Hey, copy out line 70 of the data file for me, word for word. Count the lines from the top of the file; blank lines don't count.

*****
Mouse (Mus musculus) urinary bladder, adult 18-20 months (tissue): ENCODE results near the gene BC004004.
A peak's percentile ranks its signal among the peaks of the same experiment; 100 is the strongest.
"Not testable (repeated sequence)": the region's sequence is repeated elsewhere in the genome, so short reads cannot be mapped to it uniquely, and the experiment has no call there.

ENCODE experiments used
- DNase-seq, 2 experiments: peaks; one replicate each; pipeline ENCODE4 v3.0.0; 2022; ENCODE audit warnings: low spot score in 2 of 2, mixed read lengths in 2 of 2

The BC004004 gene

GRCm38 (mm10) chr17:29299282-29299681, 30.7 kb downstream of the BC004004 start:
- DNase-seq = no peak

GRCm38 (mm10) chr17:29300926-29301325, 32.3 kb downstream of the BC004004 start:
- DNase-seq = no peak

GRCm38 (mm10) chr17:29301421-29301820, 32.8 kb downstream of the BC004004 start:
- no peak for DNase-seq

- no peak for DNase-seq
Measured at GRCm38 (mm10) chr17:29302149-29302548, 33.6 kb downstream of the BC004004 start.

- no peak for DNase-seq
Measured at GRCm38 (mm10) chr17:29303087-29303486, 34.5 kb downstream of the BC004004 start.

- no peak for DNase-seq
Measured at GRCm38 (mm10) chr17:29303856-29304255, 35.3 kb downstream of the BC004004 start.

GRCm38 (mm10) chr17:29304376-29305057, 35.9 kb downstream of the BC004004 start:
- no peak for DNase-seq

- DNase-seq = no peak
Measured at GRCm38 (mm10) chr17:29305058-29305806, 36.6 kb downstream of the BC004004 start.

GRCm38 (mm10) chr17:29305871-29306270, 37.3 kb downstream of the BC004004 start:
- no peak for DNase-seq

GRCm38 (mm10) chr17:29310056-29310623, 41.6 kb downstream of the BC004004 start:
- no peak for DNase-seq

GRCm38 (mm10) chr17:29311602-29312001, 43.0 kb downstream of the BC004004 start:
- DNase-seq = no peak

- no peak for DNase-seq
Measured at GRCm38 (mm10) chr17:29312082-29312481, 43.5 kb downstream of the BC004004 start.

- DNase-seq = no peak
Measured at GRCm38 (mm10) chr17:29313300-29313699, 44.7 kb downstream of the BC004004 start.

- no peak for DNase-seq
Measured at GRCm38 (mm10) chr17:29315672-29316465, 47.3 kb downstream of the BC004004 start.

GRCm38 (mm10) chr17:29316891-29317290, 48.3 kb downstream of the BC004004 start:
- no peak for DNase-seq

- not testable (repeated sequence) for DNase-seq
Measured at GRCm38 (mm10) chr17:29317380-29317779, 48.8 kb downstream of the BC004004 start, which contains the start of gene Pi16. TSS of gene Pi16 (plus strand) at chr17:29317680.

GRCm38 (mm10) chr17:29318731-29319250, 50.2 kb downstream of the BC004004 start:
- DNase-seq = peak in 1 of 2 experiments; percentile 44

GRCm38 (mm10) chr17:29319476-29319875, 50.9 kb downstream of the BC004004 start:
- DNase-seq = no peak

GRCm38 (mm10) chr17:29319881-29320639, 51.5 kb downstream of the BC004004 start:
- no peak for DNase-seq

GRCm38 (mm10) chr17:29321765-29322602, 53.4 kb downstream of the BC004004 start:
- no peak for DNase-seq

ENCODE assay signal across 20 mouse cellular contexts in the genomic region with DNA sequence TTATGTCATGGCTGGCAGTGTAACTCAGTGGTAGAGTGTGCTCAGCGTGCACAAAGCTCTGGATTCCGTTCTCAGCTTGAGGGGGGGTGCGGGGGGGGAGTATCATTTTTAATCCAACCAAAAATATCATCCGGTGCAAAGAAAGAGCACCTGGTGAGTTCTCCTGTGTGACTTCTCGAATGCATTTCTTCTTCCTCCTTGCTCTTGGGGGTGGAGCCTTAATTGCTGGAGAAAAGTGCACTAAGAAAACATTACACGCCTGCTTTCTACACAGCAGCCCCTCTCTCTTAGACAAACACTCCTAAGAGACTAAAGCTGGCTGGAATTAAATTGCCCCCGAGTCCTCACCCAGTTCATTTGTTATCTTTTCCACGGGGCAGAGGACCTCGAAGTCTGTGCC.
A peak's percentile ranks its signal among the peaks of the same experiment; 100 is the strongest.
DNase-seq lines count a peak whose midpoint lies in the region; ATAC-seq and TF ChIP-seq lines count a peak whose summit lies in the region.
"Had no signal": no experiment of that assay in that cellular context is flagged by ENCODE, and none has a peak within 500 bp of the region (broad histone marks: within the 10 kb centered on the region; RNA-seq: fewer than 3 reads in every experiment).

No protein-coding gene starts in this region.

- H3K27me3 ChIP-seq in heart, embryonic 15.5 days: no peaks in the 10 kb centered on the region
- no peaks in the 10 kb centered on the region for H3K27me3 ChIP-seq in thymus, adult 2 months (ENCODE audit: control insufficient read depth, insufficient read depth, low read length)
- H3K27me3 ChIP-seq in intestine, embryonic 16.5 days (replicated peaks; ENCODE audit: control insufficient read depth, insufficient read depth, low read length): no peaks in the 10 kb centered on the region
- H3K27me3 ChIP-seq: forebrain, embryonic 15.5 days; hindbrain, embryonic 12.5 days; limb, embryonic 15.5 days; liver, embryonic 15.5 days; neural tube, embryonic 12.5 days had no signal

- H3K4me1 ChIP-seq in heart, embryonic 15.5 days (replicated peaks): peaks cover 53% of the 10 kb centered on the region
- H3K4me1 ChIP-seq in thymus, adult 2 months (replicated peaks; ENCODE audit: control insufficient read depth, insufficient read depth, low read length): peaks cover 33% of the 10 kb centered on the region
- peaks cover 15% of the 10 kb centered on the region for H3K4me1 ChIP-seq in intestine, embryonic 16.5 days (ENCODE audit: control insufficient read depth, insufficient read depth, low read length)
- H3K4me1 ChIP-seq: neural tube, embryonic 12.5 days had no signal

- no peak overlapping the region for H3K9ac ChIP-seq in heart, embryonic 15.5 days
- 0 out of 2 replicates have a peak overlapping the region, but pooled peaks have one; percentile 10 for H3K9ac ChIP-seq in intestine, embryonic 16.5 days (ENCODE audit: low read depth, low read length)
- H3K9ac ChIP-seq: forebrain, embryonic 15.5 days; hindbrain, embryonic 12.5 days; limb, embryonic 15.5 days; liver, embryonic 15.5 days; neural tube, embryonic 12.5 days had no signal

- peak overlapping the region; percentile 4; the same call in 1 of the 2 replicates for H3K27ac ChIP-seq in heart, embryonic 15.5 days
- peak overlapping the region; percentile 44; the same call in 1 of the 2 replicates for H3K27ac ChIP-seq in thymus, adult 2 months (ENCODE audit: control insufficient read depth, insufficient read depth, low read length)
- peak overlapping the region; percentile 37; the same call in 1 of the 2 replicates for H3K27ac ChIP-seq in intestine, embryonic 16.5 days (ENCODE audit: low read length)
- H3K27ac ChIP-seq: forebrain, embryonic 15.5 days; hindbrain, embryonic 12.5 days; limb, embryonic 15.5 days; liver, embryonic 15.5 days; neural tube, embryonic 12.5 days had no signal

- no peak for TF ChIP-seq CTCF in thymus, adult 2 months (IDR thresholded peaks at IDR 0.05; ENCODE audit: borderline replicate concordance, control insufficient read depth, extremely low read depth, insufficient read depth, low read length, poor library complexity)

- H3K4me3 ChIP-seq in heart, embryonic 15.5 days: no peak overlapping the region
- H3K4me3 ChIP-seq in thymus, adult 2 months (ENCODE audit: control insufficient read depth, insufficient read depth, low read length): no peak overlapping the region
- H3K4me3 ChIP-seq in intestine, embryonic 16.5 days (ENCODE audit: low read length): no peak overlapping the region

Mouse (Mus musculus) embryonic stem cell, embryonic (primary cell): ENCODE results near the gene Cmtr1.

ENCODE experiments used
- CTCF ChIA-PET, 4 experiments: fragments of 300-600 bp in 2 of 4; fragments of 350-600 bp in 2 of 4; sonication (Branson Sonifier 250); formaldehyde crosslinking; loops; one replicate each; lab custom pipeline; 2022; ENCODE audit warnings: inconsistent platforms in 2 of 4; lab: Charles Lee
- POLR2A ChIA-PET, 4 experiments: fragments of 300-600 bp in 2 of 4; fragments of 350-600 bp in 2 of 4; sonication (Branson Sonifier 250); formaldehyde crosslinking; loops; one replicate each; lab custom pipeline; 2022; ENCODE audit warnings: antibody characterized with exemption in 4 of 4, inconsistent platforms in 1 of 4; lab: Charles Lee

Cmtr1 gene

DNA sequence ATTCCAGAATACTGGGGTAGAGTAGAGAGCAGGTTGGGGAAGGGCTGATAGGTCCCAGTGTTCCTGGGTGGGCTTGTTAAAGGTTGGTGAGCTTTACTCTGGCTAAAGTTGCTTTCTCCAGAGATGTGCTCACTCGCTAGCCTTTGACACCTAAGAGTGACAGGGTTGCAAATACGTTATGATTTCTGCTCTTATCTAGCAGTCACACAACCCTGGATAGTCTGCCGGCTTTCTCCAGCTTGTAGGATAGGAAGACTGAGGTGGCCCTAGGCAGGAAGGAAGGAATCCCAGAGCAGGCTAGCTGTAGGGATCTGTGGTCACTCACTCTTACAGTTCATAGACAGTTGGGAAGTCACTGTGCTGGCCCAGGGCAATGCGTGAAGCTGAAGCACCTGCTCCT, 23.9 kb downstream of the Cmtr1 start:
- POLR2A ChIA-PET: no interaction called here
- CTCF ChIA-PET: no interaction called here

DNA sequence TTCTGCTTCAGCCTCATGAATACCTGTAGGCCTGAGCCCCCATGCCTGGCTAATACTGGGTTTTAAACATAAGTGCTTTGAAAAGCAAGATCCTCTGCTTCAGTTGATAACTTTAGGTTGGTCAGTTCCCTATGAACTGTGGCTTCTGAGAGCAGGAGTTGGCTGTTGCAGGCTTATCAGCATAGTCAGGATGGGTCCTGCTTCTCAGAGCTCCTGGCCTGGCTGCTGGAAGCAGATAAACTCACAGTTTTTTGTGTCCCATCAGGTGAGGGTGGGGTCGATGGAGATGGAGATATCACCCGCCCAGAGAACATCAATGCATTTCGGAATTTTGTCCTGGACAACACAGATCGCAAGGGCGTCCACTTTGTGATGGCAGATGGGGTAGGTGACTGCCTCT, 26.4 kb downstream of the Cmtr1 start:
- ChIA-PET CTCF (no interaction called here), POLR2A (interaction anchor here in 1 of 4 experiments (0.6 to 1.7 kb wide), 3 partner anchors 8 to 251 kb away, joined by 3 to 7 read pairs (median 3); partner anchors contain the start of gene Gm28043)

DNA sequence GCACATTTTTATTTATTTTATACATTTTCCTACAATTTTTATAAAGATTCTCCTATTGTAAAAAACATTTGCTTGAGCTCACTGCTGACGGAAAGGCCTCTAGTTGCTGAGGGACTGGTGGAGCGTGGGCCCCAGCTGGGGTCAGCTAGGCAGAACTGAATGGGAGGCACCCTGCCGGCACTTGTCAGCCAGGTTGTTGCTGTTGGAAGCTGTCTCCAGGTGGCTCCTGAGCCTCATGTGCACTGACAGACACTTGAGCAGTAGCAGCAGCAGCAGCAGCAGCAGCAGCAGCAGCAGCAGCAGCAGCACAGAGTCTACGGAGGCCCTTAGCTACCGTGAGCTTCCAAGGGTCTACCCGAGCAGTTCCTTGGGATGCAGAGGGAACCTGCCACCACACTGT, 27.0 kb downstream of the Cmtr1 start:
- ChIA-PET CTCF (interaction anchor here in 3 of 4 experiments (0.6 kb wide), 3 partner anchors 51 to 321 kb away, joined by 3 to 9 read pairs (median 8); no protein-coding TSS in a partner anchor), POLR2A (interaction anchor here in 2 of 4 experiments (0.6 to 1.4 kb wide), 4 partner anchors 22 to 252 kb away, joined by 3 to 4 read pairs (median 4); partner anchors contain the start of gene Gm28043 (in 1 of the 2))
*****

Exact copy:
- H3K4me3 ChIP-seq in intestine, embryonic 16.5 days (ENCODE audit: low read length): no peak overlapping the region